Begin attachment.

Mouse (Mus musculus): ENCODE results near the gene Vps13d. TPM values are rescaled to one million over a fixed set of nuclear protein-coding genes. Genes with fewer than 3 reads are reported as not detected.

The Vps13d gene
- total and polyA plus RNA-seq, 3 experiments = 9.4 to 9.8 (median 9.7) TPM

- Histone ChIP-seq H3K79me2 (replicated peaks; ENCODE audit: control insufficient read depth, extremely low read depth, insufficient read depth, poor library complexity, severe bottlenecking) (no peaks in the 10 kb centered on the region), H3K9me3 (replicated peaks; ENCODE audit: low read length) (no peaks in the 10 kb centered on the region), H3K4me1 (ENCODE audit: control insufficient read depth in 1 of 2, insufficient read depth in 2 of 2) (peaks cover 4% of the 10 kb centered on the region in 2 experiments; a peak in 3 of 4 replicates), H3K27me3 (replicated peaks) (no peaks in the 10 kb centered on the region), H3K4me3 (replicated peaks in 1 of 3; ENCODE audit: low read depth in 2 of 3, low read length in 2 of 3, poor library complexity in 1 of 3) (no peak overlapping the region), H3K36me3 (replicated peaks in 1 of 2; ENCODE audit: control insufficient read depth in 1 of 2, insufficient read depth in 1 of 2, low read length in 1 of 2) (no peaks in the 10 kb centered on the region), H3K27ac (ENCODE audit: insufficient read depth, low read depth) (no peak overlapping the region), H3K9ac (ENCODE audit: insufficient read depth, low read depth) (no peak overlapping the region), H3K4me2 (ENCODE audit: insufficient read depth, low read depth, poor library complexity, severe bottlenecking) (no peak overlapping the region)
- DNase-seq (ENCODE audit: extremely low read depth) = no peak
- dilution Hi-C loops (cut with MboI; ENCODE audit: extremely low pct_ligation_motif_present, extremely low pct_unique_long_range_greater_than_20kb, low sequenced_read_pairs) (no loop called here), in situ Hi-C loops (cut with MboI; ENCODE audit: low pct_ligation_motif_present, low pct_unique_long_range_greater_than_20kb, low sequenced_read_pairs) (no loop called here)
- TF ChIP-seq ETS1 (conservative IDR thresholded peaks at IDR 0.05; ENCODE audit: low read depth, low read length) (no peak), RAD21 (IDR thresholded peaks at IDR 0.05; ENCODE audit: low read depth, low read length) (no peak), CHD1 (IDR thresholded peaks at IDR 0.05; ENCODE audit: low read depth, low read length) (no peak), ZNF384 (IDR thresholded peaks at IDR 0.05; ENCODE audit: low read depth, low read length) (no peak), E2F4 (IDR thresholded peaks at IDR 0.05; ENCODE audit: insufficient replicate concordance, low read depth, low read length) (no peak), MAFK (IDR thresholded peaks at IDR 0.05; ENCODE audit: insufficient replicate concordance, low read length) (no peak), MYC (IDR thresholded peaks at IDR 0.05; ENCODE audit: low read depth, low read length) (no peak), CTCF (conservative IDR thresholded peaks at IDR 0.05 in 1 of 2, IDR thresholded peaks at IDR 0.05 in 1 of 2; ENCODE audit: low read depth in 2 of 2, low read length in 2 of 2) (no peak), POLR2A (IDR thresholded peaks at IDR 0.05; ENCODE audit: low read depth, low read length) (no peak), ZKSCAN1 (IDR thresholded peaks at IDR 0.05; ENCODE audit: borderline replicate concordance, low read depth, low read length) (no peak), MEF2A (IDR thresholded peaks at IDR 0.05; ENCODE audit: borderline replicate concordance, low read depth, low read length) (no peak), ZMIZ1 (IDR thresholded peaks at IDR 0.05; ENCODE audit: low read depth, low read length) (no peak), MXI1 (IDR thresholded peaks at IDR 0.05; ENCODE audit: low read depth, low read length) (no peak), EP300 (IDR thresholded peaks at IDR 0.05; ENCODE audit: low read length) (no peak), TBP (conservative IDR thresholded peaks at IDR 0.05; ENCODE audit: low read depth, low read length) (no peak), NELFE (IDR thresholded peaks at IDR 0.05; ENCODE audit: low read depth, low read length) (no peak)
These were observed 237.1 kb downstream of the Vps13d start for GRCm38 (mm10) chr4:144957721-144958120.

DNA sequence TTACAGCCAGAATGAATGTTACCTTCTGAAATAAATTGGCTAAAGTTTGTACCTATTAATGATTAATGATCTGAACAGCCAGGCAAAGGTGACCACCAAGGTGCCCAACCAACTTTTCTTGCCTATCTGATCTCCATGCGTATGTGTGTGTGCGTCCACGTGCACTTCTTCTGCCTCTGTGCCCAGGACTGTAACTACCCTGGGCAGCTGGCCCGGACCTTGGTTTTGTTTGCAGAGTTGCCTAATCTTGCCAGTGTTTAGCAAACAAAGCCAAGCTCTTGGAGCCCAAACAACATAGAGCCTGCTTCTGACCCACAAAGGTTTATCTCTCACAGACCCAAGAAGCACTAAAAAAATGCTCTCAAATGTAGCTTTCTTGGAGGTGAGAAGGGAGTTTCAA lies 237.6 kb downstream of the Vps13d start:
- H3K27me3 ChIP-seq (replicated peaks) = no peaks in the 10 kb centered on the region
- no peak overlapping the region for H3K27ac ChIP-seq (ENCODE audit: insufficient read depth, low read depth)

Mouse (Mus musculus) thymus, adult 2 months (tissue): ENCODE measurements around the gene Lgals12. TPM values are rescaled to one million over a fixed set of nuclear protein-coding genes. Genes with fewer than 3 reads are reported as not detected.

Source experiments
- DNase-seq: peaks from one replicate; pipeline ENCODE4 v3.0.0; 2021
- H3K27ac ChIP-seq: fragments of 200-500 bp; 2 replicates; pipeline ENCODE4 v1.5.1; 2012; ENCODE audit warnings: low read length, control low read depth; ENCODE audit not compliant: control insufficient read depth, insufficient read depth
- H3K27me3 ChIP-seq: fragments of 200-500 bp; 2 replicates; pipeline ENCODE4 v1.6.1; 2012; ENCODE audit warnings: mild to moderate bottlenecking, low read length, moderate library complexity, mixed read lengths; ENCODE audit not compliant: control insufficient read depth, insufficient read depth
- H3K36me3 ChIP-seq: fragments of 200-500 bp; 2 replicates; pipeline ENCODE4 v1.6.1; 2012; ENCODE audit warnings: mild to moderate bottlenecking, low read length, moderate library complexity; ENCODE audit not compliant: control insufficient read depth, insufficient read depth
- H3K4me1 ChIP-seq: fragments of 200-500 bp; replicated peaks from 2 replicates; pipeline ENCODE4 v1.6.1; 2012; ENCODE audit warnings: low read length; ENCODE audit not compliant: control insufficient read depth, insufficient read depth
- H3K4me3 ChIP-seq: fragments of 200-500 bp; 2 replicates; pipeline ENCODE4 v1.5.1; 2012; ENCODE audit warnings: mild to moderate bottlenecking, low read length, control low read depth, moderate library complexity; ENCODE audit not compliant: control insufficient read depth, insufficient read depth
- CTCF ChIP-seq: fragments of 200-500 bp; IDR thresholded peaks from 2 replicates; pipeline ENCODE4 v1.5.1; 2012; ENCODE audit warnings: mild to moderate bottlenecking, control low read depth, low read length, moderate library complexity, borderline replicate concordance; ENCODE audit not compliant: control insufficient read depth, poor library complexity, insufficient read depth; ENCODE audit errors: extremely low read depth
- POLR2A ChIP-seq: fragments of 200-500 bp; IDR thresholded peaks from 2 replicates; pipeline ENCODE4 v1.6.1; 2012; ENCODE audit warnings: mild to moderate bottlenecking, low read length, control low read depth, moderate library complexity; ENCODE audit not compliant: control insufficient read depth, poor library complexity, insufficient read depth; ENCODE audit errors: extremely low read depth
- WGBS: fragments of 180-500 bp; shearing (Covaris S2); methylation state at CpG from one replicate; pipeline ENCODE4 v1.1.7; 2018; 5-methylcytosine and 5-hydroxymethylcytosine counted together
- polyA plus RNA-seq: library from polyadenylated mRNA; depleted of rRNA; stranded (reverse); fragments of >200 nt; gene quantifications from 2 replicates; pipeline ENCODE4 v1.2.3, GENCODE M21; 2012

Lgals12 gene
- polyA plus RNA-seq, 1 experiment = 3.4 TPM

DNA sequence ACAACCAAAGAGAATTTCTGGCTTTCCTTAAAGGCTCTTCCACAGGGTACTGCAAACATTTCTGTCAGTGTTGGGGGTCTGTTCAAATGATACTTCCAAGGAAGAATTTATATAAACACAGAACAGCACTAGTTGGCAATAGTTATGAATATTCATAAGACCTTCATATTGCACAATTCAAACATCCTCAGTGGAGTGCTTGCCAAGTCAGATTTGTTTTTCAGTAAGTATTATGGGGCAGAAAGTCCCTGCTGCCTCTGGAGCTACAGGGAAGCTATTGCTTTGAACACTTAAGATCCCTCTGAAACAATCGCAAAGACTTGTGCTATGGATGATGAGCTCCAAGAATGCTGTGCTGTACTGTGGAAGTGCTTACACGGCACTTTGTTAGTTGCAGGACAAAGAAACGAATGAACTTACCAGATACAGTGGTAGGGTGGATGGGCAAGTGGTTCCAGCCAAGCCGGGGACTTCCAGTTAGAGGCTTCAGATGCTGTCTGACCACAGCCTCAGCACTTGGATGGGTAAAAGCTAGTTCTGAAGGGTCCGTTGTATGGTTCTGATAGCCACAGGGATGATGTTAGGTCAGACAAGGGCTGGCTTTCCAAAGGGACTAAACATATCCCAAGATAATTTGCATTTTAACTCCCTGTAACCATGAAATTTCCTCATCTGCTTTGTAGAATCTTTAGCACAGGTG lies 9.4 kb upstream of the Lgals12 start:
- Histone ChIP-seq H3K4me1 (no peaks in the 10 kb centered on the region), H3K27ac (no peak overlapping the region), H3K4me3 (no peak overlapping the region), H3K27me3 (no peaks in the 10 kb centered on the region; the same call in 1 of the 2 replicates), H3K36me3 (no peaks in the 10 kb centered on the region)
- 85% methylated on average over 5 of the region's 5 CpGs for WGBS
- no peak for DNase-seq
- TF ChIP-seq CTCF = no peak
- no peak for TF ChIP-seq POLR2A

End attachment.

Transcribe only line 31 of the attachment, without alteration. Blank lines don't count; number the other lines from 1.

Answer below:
- no peak for TF ChIP-seq POLR2A